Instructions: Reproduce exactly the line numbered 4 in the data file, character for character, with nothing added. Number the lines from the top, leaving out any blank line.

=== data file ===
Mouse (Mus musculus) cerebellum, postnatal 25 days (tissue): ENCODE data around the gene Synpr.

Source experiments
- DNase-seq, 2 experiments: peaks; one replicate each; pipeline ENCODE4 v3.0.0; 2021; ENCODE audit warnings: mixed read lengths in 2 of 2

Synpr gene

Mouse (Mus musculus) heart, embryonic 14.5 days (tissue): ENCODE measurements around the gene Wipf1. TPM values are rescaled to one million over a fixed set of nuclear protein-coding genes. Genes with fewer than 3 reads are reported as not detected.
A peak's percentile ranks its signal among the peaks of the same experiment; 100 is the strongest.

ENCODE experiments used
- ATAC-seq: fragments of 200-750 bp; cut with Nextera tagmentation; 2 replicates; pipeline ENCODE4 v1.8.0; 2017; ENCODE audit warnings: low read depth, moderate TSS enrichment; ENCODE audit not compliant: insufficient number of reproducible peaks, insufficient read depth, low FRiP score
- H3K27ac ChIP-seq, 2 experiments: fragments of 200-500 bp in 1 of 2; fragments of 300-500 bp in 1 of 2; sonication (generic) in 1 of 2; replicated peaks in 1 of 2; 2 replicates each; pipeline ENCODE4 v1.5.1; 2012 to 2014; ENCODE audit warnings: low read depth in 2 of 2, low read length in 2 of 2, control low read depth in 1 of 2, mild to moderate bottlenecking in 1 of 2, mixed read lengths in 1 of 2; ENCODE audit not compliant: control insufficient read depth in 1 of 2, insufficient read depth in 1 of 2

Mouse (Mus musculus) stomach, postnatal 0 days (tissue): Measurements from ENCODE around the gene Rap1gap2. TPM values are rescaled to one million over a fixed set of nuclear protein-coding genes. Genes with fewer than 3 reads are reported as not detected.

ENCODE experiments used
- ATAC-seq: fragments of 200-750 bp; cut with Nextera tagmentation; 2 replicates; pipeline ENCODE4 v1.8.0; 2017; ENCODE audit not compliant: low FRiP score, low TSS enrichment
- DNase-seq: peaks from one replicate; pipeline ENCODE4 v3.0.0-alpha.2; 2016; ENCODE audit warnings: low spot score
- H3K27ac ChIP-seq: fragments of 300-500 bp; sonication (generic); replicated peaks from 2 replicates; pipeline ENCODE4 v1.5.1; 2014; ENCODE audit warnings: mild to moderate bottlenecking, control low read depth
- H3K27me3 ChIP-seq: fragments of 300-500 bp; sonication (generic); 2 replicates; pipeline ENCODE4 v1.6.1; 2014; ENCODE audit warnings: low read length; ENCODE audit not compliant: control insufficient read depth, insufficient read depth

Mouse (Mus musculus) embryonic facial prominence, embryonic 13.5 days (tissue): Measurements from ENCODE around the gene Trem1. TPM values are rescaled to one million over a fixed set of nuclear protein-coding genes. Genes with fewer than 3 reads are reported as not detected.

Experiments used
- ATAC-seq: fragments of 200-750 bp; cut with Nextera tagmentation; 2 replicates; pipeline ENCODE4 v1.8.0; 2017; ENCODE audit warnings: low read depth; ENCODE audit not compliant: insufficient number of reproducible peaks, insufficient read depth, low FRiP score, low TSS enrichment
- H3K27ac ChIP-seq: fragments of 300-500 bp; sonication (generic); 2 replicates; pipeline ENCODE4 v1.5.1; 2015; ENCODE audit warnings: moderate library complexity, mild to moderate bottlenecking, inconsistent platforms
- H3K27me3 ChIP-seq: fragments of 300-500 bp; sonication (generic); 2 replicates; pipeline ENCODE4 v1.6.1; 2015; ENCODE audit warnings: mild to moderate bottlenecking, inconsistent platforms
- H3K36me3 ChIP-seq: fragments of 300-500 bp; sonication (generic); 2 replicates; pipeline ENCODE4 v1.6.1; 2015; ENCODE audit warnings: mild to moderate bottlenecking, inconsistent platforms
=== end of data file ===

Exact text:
Synpr gene